The Private Blog of Joe Cowley: Straight Outta Nerdsville by Ben Davis and Mike Lowery
|The Private Blog of Joe Cowley: Straight Outta Nerdsville by Ben Davis and Mike Lowery|
|Reviewer: John Lloyd|
|Summary: Whatever may have happened since I last visited this series, this entry is clearly stretching things too far.|
|Buy? Maybe||Borrow? Maybe|
|Pages: 320||Date: April 2017|
|Publisher: OUP Oxford|
|External links: Author's website|
A lot has happened in the life of our hero Joe since we first met him. A lot must have happened in the third book in the series too, as we start here with him in a very new situation. He's in London, not the Midlands town of his upbringing, and three of his flat-mates and buddies are a band about to be signed by a major label, with him as their ostensible manager. And he's got a new, cosmopolitan girlfriend. But this is a teen diary book full of the comedy of embarrassment, and nothing can ever be expected to go his way…
It's notable that all four British editions so far have the phrase 'too old for Wimpy Kid?' as an enticement on the front cover. And age here is certainly an issue relevant to the book. This is a world where Joe is surrounded by adults with their cocktails and their glasses of wine, but he's not eighteen and is therefore stuck with cola. But it's also important because this book actually ages the hero. Said Wimpy Kid will never leave the year group he's in, or not without much protest, and here is Joe becoming seventeen – not a landmark year for him, but certainly a sign that the series will have a natural conclusion at some point. Surely teens reading these books – and teens they are supposed to be – will not be concerned with a doofus in his thirties?
But the next key issue here is back to that word 'natural'. This Joe has only had wine once, apparently. He's managing a band whose music he never understood, and somehow being given either too much authority or menial jobs by the one man on the staff of the huge record company we're allowed to meet. There was a constant feel of the unrealistic about too much here. There is a quote in the middle of the book where Joe's blog asks something like 'how did we get from A to B', and I thought 'yes, it's called jumping the shark. You might think of it as narrative chutzpah, I think of it as going too far'.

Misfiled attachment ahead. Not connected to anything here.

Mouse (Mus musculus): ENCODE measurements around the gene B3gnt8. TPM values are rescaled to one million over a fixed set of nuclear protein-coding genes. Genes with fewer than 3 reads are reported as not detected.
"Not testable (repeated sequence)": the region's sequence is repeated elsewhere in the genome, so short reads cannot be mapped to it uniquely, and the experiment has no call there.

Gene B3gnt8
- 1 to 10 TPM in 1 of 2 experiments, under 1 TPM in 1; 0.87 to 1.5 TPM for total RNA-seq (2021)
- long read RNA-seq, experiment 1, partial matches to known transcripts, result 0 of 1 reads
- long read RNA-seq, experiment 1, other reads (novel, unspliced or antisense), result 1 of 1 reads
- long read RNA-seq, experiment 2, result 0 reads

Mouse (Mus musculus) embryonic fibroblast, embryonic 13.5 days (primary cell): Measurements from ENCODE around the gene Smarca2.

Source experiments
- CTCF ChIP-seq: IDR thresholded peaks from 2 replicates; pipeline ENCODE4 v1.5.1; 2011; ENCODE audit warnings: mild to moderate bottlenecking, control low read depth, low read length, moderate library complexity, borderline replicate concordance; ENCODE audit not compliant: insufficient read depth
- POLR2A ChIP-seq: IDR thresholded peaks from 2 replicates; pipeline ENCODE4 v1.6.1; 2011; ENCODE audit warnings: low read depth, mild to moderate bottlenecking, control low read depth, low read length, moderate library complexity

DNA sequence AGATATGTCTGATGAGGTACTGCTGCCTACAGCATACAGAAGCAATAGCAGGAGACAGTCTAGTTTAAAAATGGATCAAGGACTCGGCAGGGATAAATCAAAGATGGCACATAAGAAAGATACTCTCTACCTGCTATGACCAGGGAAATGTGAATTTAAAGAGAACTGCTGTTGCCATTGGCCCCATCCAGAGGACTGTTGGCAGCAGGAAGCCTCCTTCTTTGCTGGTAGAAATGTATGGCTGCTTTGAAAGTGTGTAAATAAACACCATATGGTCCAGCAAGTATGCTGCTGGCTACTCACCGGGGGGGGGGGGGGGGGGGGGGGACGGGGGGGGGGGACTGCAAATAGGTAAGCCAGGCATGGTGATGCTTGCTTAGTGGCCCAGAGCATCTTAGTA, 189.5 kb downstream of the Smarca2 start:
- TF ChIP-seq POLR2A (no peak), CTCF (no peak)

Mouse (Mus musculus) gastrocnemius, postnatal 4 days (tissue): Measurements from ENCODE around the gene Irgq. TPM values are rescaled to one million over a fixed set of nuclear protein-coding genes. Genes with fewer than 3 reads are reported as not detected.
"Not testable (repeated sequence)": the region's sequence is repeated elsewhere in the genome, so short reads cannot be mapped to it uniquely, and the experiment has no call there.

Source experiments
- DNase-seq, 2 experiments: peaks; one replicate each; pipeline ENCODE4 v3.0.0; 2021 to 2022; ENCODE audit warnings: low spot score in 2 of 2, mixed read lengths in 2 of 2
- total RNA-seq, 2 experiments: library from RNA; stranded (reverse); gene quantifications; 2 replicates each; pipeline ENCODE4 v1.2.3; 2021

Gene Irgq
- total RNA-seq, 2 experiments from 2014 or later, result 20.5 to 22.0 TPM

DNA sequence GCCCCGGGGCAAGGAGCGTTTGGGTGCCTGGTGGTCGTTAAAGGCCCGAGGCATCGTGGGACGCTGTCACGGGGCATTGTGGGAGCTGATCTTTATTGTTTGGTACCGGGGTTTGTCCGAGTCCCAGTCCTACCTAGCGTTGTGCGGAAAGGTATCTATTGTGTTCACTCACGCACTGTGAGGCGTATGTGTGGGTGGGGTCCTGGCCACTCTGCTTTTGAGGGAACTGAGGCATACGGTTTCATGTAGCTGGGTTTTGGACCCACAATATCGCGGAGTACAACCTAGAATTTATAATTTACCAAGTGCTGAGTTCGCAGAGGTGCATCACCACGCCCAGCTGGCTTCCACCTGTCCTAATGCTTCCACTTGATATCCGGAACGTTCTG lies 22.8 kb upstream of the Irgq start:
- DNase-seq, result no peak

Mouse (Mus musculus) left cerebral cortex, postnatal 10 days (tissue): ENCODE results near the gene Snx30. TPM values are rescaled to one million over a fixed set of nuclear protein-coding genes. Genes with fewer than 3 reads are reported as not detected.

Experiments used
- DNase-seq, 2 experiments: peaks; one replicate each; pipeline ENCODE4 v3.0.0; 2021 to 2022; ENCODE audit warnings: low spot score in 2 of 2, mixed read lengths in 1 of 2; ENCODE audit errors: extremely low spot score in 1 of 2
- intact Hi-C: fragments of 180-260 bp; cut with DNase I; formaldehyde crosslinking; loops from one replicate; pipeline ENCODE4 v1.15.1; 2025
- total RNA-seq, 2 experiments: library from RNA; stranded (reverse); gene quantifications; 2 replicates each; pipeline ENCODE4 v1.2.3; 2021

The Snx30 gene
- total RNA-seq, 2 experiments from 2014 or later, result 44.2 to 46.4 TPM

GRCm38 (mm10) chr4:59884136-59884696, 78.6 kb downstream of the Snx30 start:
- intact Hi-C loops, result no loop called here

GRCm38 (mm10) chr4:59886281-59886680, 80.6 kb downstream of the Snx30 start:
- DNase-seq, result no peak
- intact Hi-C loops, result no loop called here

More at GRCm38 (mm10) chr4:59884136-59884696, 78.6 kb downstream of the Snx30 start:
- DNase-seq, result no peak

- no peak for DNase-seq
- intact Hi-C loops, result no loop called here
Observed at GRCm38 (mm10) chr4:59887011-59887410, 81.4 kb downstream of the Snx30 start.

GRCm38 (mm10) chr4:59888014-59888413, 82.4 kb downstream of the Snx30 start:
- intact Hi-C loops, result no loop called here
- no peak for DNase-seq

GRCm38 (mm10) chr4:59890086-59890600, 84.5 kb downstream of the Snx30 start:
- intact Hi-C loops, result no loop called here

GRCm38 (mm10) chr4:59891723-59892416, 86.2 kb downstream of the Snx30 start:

Also going too far was the return of Joe's father, in unlikely circumstances. Yes, he reduces the mildly dislikeable references to Eastern European stereotypes, but he's painfully unfunny to read about, with his bizarre taste for rap music, and dressing and talking like the world's worst wigger. I know that's the joke, but – again, we've come just too far from the first book, where I was able to laud the different sense of humour at play on its pages. It's a better read when his influence is reduced and we get more of the story about the band, and Joe's personal life, but again we didn't really sign on for the former as a subject matter when we started this series – not enough here is principally about Joe's geekdom, when it still could be. There certainly are humorous parts here – oddly, the sustained scene regarding diarrhoea is a highlight – but this may well be where Joe and I part company. This is still a book that's easy to read, but not always one to like, when the first was one I loved.
I must still thank the publishers for my review copy.
You can read more book reviews or buy The Private Blog of Joe Cowley: Straight Outta Nerdsville by Ben Davis and Mike Lowery at Amazon.co.uk
You can read more book reviews or buy The Private Blog of Joe Cowley: Straight Outta Nerdsville by Ben Davis and Mike Lowery at Amazon.com.
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